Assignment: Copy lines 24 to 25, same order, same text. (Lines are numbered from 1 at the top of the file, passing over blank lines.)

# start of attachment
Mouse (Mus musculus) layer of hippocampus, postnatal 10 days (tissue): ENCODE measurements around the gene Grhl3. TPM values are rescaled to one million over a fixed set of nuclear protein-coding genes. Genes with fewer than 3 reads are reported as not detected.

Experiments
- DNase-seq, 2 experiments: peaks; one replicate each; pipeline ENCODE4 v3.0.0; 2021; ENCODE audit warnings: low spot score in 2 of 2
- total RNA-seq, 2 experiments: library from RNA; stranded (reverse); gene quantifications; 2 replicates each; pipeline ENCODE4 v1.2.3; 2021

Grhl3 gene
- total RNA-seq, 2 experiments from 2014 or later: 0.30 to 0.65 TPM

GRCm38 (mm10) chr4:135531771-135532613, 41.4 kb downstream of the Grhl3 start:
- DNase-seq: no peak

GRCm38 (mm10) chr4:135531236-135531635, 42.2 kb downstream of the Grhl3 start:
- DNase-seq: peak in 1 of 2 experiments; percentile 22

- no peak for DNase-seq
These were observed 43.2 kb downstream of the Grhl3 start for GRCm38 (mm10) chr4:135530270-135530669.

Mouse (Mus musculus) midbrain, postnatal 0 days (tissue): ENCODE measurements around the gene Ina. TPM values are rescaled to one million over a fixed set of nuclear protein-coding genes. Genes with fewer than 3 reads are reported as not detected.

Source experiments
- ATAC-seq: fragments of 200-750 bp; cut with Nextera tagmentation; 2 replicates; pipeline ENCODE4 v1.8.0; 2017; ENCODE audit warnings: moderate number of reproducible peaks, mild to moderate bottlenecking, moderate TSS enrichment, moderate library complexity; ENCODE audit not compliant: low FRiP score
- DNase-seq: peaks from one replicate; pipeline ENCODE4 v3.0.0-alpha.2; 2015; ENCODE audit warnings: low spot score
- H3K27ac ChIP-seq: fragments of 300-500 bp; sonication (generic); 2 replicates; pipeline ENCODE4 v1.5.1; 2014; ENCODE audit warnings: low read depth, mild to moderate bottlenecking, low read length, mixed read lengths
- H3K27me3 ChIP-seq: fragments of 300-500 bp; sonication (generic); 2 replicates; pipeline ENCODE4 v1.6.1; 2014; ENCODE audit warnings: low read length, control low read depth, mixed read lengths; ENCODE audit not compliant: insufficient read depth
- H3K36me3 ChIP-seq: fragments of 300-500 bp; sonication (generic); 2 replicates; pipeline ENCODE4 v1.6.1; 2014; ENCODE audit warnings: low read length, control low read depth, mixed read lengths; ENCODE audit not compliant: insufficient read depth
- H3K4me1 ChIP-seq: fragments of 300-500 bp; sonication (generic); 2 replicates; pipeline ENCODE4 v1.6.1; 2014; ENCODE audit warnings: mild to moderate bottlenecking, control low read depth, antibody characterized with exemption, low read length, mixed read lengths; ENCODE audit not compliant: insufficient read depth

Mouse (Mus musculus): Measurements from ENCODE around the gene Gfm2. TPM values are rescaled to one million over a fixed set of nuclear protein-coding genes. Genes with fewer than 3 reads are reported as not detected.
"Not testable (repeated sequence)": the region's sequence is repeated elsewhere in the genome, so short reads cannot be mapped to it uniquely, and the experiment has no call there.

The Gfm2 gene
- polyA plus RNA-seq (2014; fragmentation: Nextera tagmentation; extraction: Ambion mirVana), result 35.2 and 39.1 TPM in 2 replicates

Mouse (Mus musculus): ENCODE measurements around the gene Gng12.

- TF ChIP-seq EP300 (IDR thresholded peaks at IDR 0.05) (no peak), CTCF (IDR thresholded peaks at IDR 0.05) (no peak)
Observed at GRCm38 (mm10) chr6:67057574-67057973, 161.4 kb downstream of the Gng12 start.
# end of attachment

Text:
- polyA plus RNA-seq (2014; fragmentation: Nextera tagmentation; extraction: Ambion mirVana), result 35.2 and 39.1 TPM in 2 replicates

Mouse (Mus musculus): ENCODE measurements around the gene Gng12.